What Is Airbnb, And How Is It Transforming The Way We Travel?
Airbnb is More Than Just An Inflatable Mattress And A Bacon Sandwich
You have probably heard the name Airbnb thrown around in conversation, but what is it and how is it changing the way we travel?
Airbnb is an online platform to connect people who want to rent out a room with those looking for somewhere to stay. Hosts simply list the property they wish to rent out while users browse and choose based on their preferences.
Following rapid growth since its humble beginnings as Air Bed and Breakfast, Airbnb hosts now offer more than just an inflatable mattress and a bacon sandwich. Lodgings range from sofas for the coach-surfing budget traveller to city centre apartments for the ever-moving business person.
Airbnb’s greatest offerings, however, are authentic cultural experiences and networking opportunities – travellers live with and learn from local residents, while business people are given the chance to network in unique environments.
Airbnb is here to stay, and the home-share travel experience is beginning to rival that of established hostels and hotels. Here are three ways Airbnb will continue to transform the way we travel.
There Is Always Room At The Inn
No longer does finding last minute accommodation have to be a stressful experience. With Airbnb, users enter their choice of destination and their travel dates, and refine their search based on the type of room they want to rent, much like booking a hostel or hotel, except that Airbnb offers many more rooms and a much greater variety.
In the last week alone, rooms listed included a canal boat in Amsterdam and a treehouse in Cornwall, alongside both standard and luxury rooms and apartments. Rather than having to decide between the limited numbers of available hostels, travellers often have a huge amount of sleeping arrangements available to them at short notice.
Alongside the usual tasks of getting vaccinated and booking worldwide travel insurance, travellers can quickly and easily tick off the task of finding accommodation.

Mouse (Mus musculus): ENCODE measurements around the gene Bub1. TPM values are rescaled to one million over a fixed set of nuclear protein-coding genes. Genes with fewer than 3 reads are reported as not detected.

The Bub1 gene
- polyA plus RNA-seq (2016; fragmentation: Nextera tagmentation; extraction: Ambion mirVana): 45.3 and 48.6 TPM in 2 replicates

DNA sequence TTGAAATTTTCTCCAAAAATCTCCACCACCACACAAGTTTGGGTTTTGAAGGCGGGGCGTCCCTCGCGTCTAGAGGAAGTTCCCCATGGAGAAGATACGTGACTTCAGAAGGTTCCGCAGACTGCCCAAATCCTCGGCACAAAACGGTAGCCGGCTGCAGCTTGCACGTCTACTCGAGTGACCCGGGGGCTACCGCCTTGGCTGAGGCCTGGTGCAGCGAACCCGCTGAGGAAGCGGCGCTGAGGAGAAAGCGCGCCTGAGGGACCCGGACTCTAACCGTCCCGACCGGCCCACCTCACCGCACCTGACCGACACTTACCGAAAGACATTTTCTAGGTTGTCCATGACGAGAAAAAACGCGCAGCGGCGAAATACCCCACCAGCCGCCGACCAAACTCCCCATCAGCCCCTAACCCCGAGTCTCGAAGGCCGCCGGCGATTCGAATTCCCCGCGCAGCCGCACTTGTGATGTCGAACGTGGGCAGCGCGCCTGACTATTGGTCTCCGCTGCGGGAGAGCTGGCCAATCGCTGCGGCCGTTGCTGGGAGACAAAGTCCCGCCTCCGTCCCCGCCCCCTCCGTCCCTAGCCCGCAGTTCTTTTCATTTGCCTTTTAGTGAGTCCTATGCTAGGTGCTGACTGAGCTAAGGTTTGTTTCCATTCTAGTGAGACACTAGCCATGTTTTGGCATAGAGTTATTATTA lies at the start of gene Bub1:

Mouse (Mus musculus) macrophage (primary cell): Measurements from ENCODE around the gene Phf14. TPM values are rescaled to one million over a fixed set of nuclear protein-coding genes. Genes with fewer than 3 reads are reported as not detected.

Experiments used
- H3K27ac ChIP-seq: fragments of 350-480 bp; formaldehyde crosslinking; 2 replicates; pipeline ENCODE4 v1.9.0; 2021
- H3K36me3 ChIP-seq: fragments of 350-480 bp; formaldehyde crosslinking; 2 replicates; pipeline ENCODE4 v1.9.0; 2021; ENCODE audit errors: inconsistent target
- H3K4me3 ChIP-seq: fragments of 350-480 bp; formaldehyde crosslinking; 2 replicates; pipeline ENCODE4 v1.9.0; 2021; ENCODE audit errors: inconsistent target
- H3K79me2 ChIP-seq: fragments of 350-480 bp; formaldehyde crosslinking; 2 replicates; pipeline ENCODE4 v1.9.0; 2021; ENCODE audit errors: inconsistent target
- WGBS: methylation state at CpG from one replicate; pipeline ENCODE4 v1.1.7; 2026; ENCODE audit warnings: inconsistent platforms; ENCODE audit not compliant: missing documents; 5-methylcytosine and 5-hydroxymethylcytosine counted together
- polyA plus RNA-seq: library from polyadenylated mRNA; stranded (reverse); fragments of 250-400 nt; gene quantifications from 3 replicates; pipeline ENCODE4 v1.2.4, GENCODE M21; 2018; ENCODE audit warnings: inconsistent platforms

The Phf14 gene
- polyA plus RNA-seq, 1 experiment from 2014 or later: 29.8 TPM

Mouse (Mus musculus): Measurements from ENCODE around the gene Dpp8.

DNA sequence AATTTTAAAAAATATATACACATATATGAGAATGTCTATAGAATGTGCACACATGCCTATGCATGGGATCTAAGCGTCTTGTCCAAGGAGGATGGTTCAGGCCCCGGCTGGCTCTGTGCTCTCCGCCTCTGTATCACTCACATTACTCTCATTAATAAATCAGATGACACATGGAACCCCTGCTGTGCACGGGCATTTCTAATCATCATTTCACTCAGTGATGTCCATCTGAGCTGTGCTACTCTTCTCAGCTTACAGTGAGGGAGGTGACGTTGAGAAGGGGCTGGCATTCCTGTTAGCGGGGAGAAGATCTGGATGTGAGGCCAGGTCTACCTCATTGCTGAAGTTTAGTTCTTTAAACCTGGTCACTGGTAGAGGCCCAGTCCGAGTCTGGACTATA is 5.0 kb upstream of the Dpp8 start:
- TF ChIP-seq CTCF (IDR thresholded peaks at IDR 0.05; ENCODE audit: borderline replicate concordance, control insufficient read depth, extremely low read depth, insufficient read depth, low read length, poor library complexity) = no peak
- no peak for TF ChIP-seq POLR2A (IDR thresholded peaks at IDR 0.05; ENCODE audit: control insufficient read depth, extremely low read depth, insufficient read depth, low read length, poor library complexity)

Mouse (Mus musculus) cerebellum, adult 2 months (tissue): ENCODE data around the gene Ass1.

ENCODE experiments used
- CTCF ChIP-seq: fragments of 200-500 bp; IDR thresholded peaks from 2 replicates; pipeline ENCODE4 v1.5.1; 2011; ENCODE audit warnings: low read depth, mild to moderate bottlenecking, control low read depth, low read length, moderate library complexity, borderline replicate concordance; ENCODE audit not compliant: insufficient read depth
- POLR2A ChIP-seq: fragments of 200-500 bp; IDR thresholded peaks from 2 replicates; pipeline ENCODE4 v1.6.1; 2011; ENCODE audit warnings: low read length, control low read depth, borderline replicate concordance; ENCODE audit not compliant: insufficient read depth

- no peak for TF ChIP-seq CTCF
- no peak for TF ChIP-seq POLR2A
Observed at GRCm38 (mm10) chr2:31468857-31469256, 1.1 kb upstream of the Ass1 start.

New Cultural Experiences
With Airbnb, hosts can meet travellers from all over the world, whilst also making a bit of money. At the same time, by staying with local residents, travellers can gain a more authentic cultural experience than they would in the typical backpacker hostel or touristy hotel.
After all, what better way is there to learn about a culture than to dive in at the deep end and live with its people? Hosts often have better local knowledge than many tour operators and will willingly share it with their guests. If you’re lucky, they might even throw in some local cuisine to give you a real taste of their city.
Staying with locals is a way to make friends with people all over the world – most hosts will connect with their guests online before meeting them in person and many stay friends long after!
Airbnb is also transforming travel for businesses. It provides a way for business owners to find cheaper accommodation for their staff without losing out on the benefits of a hotel.
In fact, Airbnb’s first venture was providing sleeping arrangements for people visiting an industrial design conference. Business people can find lodgings that fit their particular needs, be that a city centre location or accommodation with specific facilities for them to complete their work.
Some hosts offer a means for those of a particular industry to network in new, comfortable environments. For instance, members of the start-up and technology community in San Francisco often use Airbnb to find living quarters that are solely intended for people to meet, share ideas and work together. These are also known as hacker houses.
Transforming The Way We Travel
Airbnb has without a doubt changed the travel industry and will continue to do so. Travellers and business people alike have a wider variety of accommodation options available to them than ever before, ranging from boats and treehouses to sofas, luxury apartments and hacker houses.
Business travellers have greater networking opportunities and the chance to work in purpose built living quarters. Backpackers and travellers are no longer reliant on tour guides to get their cultural fix because living with locals gives them the ultimate in authentic cultural experiences.
Airbnb is still in its infancy, but in time, as more people open their homes up to travellers, the opportunities will be endless. Would you consider opening your home up to travellers, who may one day return the favour?
Image Credit: Pixabay.com